The small airplane is too dirty for an environmentally threatened world. That’s not the view from eco-activists, but from some of the leading lights in general aviation—the category encompassing small planes such as Cessnas flown by citizen pilots. “At some point, some environmental group is going to figure out that small aircraft fly leaded fuel,” said Mark Moore, NASA’s personal air vehicle program manager, to a meeting of engineers, aviation advocates and a billionaire corporate titan with his own private jet. Their goal, however, is not to bury private aviation, but to remake it as the greenest form of personal transit.
The second annual Electric Aircraft Symposium was held in late April at the most fitting location—a hotel conference room a stone’s throw from San Francisco airport, the gateway to Silicon Valley. (Advanced electronics will be as crucial to aviation as it is to Google or Intel.) The list of benefits starts with efficiency. Three hyper-technical presentations at the meeting (despite being packed with impenetrable terminology) made one point clear: electric motors are virtually magical. While it’s remarkable for an internal combustion engine to achieve anything over 20 percent efficiency, electric motors commonly hit well over ninety. Hook that system up to a fuel cell or battery charged by wind or solar power, and the filthy personal airplane becomes the greenest form of transportation—maybe even beating any future winner of the $10-million dollar, 100-mile-per-gallon Automotive X-Prize.
“When your 100 mpg car is stuck in traffic and a 100 mpg airplane whizzes overhead, you’re jealous,” said Brien Seeley, the conference organizer. Seeley isn’t jumping on the now-fashionable green bandwagon; he’s been obsessed with green flight for decades. It started in 1981, when he and his wife, Anne, were on a cross-country trip, flying in one plane while Anne’s parents were in another. At one of the airports along the way, Seeley challenged his father-in-law, a fellow ophthalmologist, to a battle of fuel-efficiency. Shortly afterwards, and despite his full-time job as a surgeon, Brien Seeley, together with Anne, founded the Comparative Aircraft Flight Efficiency Foundation (CAFE), a nonprofit organization that evaluated fuel-efficiency and other performance aspects of personal aircraft.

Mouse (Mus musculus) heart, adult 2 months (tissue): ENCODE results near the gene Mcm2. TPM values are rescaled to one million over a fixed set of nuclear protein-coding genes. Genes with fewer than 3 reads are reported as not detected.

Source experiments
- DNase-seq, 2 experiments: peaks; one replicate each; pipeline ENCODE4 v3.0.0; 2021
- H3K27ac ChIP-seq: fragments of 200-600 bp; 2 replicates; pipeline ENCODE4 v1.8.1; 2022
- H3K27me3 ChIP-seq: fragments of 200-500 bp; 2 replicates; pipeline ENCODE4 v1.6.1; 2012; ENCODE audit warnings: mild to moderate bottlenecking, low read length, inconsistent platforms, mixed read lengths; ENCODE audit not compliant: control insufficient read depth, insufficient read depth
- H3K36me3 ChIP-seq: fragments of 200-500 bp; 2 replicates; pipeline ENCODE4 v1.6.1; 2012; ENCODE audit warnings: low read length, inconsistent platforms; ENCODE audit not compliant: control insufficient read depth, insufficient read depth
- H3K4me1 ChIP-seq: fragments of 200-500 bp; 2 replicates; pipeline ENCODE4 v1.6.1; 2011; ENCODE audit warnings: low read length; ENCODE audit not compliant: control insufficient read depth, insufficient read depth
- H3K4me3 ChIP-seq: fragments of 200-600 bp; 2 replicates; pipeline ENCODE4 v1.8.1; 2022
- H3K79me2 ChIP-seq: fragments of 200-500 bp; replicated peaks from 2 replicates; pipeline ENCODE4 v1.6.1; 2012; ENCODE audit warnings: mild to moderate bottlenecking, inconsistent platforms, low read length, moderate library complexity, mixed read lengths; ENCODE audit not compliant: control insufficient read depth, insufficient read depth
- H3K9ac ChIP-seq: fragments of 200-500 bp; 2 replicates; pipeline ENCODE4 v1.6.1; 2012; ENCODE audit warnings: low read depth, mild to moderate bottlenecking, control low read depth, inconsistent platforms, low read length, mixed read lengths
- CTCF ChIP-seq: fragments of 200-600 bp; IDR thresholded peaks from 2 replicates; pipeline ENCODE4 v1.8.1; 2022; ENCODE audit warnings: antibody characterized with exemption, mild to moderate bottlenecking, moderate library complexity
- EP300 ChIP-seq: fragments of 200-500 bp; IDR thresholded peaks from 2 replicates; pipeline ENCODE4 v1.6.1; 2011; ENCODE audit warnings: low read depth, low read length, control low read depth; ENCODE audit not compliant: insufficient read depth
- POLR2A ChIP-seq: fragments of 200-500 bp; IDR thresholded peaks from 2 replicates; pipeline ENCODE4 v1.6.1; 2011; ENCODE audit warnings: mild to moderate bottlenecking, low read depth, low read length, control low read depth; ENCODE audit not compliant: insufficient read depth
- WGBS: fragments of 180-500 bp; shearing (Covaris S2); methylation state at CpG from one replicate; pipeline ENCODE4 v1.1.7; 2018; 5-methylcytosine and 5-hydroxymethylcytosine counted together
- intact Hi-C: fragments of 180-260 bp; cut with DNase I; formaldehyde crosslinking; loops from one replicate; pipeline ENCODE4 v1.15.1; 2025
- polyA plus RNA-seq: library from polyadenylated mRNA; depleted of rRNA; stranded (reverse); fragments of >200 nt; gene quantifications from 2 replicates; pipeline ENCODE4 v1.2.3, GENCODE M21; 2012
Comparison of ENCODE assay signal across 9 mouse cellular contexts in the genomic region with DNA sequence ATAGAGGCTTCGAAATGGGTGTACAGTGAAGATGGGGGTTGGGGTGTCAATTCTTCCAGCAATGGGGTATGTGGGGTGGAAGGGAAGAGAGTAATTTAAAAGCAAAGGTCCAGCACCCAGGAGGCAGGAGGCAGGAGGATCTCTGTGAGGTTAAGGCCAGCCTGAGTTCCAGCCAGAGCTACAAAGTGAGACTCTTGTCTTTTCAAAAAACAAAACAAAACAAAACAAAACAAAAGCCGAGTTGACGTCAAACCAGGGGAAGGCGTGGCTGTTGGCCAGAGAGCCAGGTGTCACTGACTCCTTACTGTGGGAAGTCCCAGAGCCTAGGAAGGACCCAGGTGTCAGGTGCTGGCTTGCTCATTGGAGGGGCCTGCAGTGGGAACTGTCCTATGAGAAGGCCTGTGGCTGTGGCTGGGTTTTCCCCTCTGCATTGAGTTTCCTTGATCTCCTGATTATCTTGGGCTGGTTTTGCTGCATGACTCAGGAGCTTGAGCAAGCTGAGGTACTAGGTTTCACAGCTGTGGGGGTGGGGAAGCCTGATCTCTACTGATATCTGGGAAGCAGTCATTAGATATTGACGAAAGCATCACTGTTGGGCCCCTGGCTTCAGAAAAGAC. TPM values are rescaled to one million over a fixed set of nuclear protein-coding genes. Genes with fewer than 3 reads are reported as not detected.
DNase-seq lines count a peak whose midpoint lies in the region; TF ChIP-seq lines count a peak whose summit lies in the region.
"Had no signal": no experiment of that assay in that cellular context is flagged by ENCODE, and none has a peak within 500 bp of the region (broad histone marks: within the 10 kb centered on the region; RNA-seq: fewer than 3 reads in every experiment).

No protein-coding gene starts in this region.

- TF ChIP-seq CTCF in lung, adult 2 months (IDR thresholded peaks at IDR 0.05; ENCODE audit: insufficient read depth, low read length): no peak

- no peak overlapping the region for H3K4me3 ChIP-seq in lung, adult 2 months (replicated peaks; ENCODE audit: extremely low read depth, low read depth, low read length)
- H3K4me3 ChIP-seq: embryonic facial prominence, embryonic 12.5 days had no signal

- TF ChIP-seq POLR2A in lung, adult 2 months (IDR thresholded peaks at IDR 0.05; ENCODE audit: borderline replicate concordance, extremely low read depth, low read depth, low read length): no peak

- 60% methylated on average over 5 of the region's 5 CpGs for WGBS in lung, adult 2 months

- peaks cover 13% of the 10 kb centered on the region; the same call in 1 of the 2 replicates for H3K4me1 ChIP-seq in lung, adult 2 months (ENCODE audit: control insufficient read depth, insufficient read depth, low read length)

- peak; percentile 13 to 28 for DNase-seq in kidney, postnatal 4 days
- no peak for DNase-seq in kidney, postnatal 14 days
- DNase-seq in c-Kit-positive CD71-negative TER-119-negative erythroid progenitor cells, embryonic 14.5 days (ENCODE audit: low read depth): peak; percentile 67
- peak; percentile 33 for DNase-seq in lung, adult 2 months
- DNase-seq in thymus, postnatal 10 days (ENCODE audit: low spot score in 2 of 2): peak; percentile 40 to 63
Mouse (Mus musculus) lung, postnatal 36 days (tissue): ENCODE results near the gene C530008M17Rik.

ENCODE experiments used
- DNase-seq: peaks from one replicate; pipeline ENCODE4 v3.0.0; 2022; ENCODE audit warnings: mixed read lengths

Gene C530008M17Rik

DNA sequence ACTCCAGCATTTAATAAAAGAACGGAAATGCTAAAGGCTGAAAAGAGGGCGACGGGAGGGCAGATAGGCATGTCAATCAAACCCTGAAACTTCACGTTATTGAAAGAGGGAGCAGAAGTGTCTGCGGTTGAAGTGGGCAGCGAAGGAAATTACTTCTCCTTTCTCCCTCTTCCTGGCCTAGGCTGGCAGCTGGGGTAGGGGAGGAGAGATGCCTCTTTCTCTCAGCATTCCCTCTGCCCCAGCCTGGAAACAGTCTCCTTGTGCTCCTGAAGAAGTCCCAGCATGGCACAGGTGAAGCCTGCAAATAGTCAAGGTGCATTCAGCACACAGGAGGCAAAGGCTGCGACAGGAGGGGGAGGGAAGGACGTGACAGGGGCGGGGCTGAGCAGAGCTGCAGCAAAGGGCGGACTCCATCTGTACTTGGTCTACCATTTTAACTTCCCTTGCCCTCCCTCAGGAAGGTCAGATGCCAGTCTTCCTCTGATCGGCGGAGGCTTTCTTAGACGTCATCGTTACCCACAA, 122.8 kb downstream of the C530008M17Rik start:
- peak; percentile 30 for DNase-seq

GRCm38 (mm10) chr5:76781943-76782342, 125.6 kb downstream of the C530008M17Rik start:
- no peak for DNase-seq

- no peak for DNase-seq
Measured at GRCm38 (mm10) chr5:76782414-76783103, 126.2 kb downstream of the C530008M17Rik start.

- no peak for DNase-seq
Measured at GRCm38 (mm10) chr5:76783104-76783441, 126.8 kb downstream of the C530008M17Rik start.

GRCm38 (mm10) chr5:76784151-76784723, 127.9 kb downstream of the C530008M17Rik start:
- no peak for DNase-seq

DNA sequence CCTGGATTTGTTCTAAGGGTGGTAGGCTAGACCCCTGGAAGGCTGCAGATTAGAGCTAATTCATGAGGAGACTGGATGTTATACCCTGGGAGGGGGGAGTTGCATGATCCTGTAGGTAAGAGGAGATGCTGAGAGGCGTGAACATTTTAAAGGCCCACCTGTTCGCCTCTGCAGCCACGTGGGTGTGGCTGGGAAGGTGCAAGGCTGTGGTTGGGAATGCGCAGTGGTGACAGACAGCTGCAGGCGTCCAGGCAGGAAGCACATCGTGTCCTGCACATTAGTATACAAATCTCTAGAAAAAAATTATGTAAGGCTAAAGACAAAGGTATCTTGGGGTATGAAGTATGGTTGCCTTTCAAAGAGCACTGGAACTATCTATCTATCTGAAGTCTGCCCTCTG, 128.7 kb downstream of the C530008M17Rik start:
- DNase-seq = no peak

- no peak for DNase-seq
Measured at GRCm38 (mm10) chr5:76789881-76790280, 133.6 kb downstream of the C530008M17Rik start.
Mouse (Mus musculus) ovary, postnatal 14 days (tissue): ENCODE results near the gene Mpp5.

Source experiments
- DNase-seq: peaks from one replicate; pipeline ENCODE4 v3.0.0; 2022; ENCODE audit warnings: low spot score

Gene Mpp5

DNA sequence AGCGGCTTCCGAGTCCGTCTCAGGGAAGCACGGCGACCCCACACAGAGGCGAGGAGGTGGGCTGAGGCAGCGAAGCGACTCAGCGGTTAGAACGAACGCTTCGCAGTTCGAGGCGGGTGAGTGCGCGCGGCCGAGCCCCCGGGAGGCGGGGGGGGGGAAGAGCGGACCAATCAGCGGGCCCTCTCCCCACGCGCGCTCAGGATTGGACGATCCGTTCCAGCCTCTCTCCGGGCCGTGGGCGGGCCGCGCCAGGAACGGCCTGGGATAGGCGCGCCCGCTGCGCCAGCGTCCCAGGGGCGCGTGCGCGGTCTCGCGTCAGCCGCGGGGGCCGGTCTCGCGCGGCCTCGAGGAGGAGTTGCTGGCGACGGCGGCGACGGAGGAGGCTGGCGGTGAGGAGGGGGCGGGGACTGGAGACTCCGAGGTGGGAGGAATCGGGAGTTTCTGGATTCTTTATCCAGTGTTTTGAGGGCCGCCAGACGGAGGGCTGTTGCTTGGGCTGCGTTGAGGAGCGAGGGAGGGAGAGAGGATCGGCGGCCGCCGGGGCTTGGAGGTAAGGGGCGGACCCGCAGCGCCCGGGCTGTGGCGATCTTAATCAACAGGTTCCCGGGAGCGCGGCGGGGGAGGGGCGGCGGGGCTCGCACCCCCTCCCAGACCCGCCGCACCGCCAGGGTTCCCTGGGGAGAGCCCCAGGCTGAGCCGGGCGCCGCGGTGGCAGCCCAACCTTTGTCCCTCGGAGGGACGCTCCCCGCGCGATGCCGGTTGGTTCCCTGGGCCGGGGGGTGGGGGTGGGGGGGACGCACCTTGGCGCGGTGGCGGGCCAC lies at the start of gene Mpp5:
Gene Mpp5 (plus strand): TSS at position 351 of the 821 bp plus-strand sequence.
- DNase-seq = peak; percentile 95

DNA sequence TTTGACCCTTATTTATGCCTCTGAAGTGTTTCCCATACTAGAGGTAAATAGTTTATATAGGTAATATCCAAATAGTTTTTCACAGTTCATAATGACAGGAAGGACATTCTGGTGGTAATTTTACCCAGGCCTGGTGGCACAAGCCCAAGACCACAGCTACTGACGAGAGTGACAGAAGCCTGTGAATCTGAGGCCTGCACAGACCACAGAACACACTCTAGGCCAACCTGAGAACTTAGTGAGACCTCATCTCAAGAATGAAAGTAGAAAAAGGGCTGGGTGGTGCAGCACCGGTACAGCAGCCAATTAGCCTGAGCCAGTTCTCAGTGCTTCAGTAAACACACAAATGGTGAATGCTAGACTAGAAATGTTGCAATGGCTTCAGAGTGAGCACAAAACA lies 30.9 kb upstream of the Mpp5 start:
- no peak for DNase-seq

Many of those planes have been homebuilt models, part of a phenomenon that took off in the 1970s, when hobbyists began buying kits designed by aviation engineers such as Burt Rutan. In 2004, Rutan’s team won the $10 million Ansari X-Prize for building the first civilian craft to take passengers into space twice within two weeks.
A New X-Prize?
Seeley believes that a cash prize can drive development of clean aircraft just as it did for spacecraft and may soon do for super-efficient automobiles. The challenge is to get a trifecta: 100 miles, at 100 miles per hour and the energy equivalent of 100 miles per gallon of gasoline, in a plane that is not only efficient but also comfortable and easy to operate.
The search is now on for a funder. At the meeting, Seeley and other speakers mentioned Google as a possibility. More than wishful thinking, it was a not-so-subtle hint to the mega-corporation’s co-founder, Larry Page, who sat a few feet from the speaker’s podium. While Page hasn’t pledged any money yet, his interest is strong. “He’s been at every event we’ve had,” said Anne Seeley. (Google has already funded a $30-million Lunar X-Prize for the first team to send a robotic spacecraft to the moon.)
The CAFE foundation will host a mini-version of the Green Prize in August, awarding $50,000 to the most efficient aircraft. It’s one of five NASA-funded prizes, totaling $300,000, that will be awarded as part of CAFE’s General Aviation Technology Challenge.